Kenneth Young has a change of heart and pens himself an opera, writes Richard Betts.

"I always said I would never write an opera," says composer Kenneth Young, who has just written an opera. "I hadn't made enough study of the human voice, where I felt qualified to do something like that."

Young's being unduly modest. A musical polymath, he is equally comfortable as composer, conductor, record producer and university lecturer. For good measure, he spent 25 years playing in the New Zealand Symphony Orchestra.

Finally overcoming his reticence to write for voice meant Young was able to produce Man, Sitting in a Garden, a work for orchestra and solo singer ("My copyist says I should call it a monodrama but it's an opera") with a libretto by Witi Ihimaera, that premieres at Auckland Writers Festival on Wednesday.

One of the elements that caused Young to change his mind was knowing that Ihimaera would provide the words. However, when Young approached the award-winning novelist, the pair had never even met.


"I talked with [composers] Ross Harris and Dorothy Buchanan about him, and they said how good Witi is to work with so I emailed him. I got a reply within 30 minutes, with Witi saying, 'Yes! Yes! Yes!'"

Ihimaera's love of opera runs deep. When he was a child, his grandmother gave him a few old 78rpm records, one of which featured the great Italian tenor Enrico Caruso. Ihimaera was hooked and now admits that had he not been an author, he would have loved to have written music. Having listened to opera his whole life and with form as both a librettist and opera producer, Ihimaera understands the technical aspects of writing words that will be sung.

"Writing for the voice you have to be aware of endings, where the singer can breathe," Ihimaera says. "And when you write something like this, it's got to be graded in such a way that there's an escalation in terms of the drama on stage as well as the drama in the voice."

For the libretto, Ihimaera took inspiration from conversations with Young and the landscape paintings of Wellington artist Karl Maughan, a friend, and husband to Ihimaera's fellow writer Emily Perkins.

"When I was envisioning this piece, all I could think of was a man sitting in a garden and the garden would be all of Karl's beautiful paintings," Ihimaera says. "It seemed to me they represented time passing."

The opera slips through the four seasons but other than to say it's a dramatic piece, Ihimaera is coy about the details of his story.

"I don't really want to give it away," he says. "When you open a book you have the pleasure of an unknown world and when people come into this production I want them to have the thrill of discovery."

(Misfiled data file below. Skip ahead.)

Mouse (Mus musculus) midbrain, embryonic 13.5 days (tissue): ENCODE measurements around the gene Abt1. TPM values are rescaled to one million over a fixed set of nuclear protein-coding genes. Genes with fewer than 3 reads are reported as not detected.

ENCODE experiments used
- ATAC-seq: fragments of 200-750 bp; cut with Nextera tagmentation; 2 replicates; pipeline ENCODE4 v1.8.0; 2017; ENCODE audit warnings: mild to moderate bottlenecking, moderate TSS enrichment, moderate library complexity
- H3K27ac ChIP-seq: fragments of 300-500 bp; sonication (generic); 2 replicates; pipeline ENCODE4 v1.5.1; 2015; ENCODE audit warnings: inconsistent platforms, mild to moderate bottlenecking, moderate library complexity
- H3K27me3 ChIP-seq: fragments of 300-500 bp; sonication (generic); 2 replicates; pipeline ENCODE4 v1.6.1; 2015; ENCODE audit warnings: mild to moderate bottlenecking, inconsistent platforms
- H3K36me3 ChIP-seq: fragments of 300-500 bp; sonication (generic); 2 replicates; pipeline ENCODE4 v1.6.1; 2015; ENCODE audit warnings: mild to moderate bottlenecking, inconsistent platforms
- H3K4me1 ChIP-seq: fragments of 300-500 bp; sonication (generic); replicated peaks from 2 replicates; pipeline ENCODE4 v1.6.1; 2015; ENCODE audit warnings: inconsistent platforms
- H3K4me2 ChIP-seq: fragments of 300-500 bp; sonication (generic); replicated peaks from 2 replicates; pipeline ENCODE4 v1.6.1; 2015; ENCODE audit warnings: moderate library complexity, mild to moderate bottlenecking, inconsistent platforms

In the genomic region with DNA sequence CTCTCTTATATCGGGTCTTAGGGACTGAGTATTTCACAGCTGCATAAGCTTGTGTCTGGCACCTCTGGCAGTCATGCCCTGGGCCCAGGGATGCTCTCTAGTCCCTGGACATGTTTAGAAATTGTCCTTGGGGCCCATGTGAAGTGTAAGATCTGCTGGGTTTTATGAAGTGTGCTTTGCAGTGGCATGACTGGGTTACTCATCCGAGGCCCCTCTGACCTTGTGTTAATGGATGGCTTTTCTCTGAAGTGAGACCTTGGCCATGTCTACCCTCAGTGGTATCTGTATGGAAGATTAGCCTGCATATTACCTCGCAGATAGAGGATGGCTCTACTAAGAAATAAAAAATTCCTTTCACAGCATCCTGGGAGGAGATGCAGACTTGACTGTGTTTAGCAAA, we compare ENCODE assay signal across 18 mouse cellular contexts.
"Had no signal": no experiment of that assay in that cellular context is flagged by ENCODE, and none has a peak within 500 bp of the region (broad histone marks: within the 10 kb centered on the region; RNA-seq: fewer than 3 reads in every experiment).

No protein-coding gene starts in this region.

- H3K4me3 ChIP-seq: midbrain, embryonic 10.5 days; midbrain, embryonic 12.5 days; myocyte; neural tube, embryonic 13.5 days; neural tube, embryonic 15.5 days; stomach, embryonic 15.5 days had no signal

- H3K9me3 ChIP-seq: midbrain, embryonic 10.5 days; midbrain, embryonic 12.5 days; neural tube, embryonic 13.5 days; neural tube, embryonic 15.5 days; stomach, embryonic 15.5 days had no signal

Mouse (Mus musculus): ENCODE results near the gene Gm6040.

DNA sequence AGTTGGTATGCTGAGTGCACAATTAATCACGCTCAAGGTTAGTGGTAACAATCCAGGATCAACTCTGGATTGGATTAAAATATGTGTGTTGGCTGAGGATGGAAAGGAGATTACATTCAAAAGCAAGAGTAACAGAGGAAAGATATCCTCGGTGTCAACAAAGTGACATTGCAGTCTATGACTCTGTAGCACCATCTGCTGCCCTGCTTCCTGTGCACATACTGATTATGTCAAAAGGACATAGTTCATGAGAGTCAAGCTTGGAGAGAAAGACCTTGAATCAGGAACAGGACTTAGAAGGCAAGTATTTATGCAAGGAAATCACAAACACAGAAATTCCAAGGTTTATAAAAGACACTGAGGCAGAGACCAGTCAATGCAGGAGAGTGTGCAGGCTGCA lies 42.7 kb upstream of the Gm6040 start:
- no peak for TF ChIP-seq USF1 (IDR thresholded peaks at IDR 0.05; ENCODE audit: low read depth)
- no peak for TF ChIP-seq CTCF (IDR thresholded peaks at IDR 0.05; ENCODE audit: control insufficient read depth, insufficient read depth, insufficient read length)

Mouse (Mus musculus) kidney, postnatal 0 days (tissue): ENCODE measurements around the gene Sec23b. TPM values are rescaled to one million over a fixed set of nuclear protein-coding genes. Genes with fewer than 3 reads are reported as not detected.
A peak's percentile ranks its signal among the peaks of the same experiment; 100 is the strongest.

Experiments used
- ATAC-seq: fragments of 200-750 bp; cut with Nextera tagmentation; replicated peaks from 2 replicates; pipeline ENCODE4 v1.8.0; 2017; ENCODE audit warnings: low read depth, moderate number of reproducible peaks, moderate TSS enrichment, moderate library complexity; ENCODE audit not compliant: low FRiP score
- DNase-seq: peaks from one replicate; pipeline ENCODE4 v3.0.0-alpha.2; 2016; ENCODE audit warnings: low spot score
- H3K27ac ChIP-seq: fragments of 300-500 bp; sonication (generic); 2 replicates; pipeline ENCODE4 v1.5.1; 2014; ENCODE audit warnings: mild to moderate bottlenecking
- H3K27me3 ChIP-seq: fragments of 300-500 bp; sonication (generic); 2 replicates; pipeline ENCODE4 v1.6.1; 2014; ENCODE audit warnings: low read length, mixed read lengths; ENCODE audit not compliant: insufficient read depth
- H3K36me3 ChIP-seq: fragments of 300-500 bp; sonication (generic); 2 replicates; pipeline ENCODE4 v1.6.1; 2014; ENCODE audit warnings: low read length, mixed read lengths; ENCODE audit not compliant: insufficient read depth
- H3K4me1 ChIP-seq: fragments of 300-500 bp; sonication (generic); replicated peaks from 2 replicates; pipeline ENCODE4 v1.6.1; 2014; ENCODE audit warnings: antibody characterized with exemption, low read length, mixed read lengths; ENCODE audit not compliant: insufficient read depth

Young may not have been thrilled to discover that Ihimaera had written in conversations between characters, bearing in mind that Man, Sitting in a Garden is for solo singer.


"I tried to create opportunities for Ken to write arias and duets and choruses using only one voice." Ihimaera lets out an unexpectedly fiendish cackle. "So the man's singing a duet with his wife, who's not on stage. Ken looked at it and said, 'How the hell do we do that?' And I said, 'Well, that's what you do, you've got to figure that one out.'"

Despite throwing the occasional curly one Young's way, Ihimaera says he wrote for the composer's aesthetic: "I listened to a lot of Ken's work before ending up with a story and libretto that sounded like something he would have written himself. A lot of what is in there is how I think Ken thinks."

Ihimaera appears to have got it right; Young changed very little of the author's work when setting words to music. The orchestral textures, meanwhile, echo the richness of Maughan's paintings.

"[Maughan's] images are lush; my harmonic language tends to be lush," Young says. "So yeah, a lot of the beautiful summer patterns Karl has in his canvases you could say I have some of in the harmony."

Written across 20 months, Man, Sitting in a Garden is the biggest work Young has attempted and he's clearly proud of the opera he never wanted to write.

"One doesn't want to count chickens but, yeah, I am proud. I don't know why but it feels good. Gosh," he says, bursting into laughter, "I hope it's okay."

What: Man, Sitting in a Garden, by Kenneth Young and Witi Ihimaera, with Jared Holt and the APO
Where & When: Auckland Town Hall, 6pm, Wednesday, May 15